Dr. Raymond Gardocki: Endoscopic spine surgery in the US — will it catch up to other countries?  

Written by Alan Condon | September 30, 2019 | Print  |

Raymond Gardocki, MD, joined Memphis, Tenn.-based Campbell Clinic Orthopedics after completing a spine surgery fellowship at the Los Angeles Spine Surgery Institute in 2004.

Dr. Gardocki specializes in minimally invasive and endoscopic spine surgery and adapted endoscopy into his practice after performing his first procedure in 2017. In February, he completed his 100th endoscopic spine surgery using Joimax technology. 

Although there are some challenges to overcome in the training, Dr. Gardocki maintains that endoscopy is the least invasive, safest approach to spine surgery, which allows for a decrease in morbidity rates and recovery times.

Here, Dr. Gardocki shares his insight on endoscopic spine surgery and the benefits of awake surgery.

Question: Where do you see as the biggest space for innovation in spine? 

Dr. Raymond Gardocki: I think the biggest space for innovation and potential impact is endoscopic surgery. It currently is a very small part of the market, but it has the greatest benefit and it's applicable to the largest number of patients. We have technologies yet to be developed in endoscopic surgery that are going to allow us to do lumbar and cervical fusions outpatient in addition to the discectomies and decompressions we can already do. Instrumentation and expandable cages — things that can be applied through a very small portal and expanded — are yet to be developed and I think that's where you're going to see everyday degenerative spine treatment change. 

Endoscopic spine surgery is technically challenging because it's not a motor skill that we've learned to do in traditional surgery. The anatomy can be harder to identify because you have less anatomy to orient yourself. We all know the anatomy but it's a point of view that we're not used to seeing. Another barrier is the pressure to see more patients faster, which makes it harder to be more specific with your diagnosis. It takes a lot more time, work and energy to pinpoint pathology. It's easier to say there's three abnormalities on the MRI so we're just going to operate on all of it. In that way the endoscope forces you to be a better clinician.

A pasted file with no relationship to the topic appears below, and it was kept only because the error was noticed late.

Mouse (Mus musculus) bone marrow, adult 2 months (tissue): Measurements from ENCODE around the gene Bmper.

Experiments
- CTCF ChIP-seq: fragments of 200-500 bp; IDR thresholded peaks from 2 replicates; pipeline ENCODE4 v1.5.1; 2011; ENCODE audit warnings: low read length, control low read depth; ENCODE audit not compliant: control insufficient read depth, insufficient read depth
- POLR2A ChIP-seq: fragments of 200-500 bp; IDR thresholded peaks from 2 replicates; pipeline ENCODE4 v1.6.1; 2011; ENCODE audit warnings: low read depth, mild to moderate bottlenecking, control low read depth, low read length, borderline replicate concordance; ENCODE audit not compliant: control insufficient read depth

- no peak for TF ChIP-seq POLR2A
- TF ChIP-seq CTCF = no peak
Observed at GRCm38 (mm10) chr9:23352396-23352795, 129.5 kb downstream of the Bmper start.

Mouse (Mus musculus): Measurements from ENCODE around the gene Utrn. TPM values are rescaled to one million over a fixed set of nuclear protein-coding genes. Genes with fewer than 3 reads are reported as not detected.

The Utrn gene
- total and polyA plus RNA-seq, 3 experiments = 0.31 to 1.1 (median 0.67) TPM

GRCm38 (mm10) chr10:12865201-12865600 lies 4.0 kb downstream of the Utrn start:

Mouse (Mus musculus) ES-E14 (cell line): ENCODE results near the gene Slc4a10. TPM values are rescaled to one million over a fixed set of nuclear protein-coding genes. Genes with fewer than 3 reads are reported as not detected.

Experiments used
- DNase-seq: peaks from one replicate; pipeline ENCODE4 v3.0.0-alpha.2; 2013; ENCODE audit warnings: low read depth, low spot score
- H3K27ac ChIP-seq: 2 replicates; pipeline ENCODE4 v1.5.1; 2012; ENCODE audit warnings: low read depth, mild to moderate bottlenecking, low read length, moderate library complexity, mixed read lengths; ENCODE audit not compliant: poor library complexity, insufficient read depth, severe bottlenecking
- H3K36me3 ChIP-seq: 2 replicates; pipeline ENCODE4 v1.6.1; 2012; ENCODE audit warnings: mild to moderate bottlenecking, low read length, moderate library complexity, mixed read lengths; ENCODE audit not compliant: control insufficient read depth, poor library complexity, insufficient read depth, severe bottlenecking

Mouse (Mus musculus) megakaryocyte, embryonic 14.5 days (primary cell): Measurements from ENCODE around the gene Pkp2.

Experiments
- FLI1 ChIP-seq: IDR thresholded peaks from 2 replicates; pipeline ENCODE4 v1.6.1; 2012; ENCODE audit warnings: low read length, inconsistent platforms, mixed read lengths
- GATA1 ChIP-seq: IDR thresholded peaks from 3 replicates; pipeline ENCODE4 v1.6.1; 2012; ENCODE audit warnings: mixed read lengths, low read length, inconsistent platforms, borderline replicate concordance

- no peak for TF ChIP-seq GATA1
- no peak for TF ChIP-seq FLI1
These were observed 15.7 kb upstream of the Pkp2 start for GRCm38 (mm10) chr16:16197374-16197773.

Q: Endoscopic spine surgery is used in approximately 5 percent of adult spine surgery in the U.S., compared to around 15 percent in Europe and 30 percent in Korea. Have you any insight into why it hasn't been more widely adapted domestically?

RG: It's multifactorial. Endoscopy has been around for a while, but in the early days the optics were poor. I think there were some people pushing endoscopic spine surgery who promised it could do more than it actually can. That left a bad taste in peoples' mouths, especially in the spine community. There's been a number of innovations in spine over the years that ended up not being able to do what was promised. 

There's a greater risk of liability in the U.S. than other countries so people don't want to be the first person to do something. I started doing outpatient lumbar fusions in 2008 and it weighed heavily on my mind because I was basically outside the standard of care. If I had any complications, it would have been very hard to defend. But it's slowly becoming accepted now. 

Having had that experience, I felt I could tackle the endoscopic aspect. Fundamentally, I think it's better — you either believe it or you don't. It's less invasive, not only intuitively, but there are studies that show inflammatory mediators are lower after an endoscopic approach than even a tubular approach. It's objectively less invasive; it allows us to do surgery on patients that are awake so you can avoid the risk of general anesthesia, which can be significant in the elderly population. You also get instant feedback — you can sometimes tell while the patient is on the table if they're better because you can ask them how their leg feels. 

Q: Is there an apprehension among patients when you propose an awake endoscopic procedure?